By Vijai Pandian, Horticulture Educator
All plants, including weeds, are conspicuous in the natural landscape at a certain season. In early autumn, one such attractive weed that has begun to catch attention in southeast Wisconsin is wild cucumber (Echinocystis lobata). Native to Wisconsin, wild cucumber is a fast-growing annual vine that grows along roadsides, ditches, streams, and riverbeds. This climbing vine forms dense patches of entangled leaves and tendrils that can engulf large trees and shrubs and can grow to a potential of about 25-30 feet in a season. Luckily, this vine dies off in the fall.
During late summer, wild cucumber produces greenish-white blossoms that adorn the tops of trees and shrubs. The leaf of wild cucumber looks like maple, with 5 triangular pointed lobes, and has 3 forked coiling tendrils that arise from the leaf axil. In fall, it produces inflated green oblong fruit pod with spines on its skin. Despite sharing a name with other cucumber plants, the fruit is nonedible. When it ripens, the pod turns papery brown and cracks at the bottom to drop its seed. Its attractive pods are used for dry flower arrangements, but be careful of its spines.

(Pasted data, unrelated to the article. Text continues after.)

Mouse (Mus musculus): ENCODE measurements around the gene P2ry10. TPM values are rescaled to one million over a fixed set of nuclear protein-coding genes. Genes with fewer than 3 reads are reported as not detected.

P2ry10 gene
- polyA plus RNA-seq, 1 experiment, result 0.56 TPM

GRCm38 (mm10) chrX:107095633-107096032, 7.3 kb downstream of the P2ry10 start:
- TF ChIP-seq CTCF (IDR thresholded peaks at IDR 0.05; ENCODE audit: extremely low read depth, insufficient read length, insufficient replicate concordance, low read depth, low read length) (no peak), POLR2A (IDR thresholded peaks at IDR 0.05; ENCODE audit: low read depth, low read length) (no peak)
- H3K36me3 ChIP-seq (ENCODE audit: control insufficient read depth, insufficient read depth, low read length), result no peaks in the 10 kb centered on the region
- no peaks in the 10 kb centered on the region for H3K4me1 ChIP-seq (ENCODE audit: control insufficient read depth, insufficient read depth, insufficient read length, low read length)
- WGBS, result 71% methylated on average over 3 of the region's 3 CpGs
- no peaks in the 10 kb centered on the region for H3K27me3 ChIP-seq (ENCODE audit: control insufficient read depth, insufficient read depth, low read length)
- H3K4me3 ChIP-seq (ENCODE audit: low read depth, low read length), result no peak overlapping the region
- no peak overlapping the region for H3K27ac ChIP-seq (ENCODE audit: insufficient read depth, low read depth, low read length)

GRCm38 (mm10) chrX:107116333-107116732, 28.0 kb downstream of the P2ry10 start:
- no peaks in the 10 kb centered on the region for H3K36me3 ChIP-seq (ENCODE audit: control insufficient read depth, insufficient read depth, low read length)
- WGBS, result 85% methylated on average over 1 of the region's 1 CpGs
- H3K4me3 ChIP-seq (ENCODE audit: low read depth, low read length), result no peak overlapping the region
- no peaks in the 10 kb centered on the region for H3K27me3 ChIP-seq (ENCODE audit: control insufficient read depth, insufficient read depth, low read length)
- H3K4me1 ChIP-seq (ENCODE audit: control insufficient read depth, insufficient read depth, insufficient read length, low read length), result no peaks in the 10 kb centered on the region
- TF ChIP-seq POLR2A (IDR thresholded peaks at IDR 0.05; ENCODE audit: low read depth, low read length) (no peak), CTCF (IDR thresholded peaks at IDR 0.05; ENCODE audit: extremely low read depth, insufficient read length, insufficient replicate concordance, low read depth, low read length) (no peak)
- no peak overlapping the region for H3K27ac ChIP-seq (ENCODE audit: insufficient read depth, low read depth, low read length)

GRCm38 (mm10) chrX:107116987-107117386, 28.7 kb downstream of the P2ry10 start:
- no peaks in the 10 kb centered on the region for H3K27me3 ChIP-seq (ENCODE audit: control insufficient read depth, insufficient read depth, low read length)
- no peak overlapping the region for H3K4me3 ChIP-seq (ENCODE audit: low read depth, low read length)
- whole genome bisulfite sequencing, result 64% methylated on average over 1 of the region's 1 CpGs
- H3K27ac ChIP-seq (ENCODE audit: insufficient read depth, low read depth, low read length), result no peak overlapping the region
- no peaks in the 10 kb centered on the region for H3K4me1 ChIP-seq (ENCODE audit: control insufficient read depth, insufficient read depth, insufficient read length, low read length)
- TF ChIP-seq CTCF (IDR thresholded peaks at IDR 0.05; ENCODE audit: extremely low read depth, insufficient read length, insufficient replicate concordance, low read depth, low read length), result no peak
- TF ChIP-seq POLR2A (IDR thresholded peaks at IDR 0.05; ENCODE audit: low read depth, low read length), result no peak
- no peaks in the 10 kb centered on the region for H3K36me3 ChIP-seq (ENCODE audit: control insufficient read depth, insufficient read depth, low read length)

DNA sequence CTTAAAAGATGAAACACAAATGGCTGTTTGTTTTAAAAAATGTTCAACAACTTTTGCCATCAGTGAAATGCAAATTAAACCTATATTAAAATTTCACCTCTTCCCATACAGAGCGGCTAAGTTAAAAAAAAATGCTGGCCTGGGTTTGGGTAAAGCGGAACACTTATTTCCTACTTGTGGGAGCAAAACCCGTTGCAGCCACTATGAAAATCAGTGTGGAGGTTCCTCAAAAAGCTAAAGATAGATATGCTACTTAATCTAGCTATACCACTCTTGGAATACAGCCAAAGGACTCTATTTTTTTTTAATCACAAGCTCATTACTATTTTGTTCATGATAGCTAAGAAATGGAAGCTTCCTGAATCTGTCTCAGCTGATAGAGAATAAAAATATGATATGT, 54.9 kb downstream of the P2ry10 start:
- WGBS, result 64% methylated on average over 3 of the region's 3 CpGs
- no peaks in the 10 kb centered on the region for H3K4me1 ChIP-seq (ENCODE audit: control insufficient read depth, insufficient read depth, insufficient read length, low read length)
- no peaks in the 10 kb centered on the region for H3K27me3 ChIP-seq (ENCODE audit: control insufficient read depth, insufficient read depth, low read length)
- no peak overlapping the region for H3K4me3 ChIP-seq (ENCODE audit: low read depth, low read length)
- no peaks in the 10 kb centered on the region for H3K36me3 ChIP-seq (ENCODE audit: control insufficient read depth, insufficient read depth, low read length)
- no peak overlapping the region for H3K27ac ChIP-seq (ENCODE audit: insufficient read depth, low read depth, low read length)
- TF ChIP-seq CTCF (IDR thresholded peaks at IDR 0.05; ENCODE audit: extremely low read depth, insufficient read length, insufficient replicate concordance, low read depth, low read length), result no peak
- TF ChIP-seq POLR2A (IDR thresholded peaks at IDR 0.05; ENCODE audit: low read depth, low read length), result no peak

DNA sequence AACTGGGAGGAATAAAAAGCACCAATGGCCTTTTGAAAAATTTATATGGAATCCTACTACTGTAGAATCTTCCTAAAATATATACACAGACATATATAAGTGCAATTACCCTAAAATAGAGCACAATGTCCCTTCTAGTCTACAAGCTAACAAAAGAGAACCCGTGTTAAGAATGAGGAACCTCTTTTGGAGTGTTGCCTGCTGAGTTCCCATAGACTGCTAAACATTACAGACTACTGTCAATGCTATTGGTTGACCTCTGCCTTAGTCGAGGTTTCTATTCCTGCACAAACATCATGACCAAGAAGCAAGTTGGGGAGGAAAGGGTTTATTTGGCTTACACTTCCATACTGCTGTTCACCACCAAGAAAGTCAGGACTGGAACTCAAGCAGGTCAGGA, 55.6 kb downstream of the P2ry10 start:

Though wild cucumber is a native species, its aggressive nature can smother other desired plant species in natural areas. Spraying with herbicides can be difficult, due to potential drift injury on desired plants. One of the best ways to control is to find the main stem that arises from the ground and sever it close to the ground. Another similar species to wild cucumber, but less common, is bur cucumber. Next time, when you spot an aggressive vine with a creamy green flower, take a closer look to check for wild cucumber.
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